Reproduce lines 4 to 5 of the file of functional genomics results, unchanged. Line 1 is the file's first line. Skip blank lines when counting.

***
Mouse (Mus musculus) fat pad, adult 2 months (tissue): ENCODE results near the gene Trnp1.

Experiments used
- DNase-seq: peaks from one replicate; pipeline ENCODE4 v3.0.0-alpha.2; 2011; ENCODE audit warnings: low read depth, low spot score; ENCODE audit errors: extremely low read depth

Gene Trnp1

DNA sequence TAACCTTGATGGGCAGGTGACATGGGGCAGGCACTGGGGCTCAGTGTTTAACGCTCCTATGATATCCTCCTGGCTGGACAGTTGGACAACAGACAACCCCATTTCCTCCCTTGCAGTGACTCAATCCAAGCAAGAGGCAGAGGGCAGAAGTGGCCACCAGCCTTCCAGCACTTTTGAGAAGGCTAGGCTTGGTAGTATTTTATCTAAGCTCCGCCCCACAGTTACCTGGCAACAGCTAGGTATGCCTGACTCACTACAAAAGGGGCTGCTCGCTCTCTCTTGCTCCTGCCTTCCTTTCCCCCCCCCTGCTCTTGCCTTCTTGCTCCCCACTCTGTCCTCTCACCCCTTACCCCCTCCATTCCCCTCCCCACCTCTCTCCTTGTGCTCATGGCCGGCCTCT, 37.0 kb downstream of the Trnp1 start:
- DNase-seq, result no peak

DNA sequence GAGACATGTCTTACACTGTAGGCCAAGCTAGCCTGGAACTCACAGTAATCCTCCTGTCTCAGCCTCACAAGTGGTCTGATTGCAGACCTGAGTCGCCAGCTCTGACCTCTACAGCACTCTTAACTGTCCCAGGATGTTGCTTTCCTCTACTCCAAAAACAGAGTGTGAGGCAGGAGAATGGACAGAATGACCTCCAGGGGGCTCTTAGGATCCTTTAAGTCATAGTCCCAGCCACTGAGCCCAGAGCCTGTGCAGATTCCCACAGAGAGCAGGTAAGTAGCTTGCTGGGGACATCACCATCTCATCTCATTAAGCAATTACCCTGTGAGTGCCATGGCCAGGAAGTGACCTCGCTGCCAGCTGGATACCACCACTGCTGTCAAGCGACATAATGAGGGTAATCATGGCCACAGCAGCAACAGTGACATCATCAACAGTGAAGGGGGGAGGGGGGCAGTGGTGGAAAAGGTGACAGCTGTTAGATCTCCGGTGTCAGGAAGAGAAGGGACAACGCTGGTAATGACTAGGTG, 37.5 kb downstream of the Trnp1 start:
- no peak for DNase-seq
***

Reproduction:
Gene Trnp1

DNA sequence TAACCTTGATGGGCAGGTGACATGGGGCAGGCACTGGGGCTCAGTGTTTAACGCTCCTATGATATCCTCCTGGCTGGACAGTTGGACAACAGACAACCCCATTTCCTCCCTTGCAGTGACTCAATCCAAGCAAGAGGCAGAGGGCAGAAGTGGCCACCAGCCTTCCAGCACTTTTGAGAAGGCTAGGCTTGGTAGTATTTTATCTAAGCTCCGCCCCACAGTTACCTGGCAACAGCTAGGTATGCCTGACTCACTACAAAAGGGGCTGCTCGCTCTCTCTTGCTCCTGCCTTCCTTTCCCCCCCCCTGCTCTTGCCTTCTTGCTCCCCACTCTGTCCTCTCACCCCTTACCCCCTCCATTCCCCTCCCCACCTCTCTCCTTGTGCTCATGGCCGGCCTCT, 37.0 kb downstream of the Trnp1 start: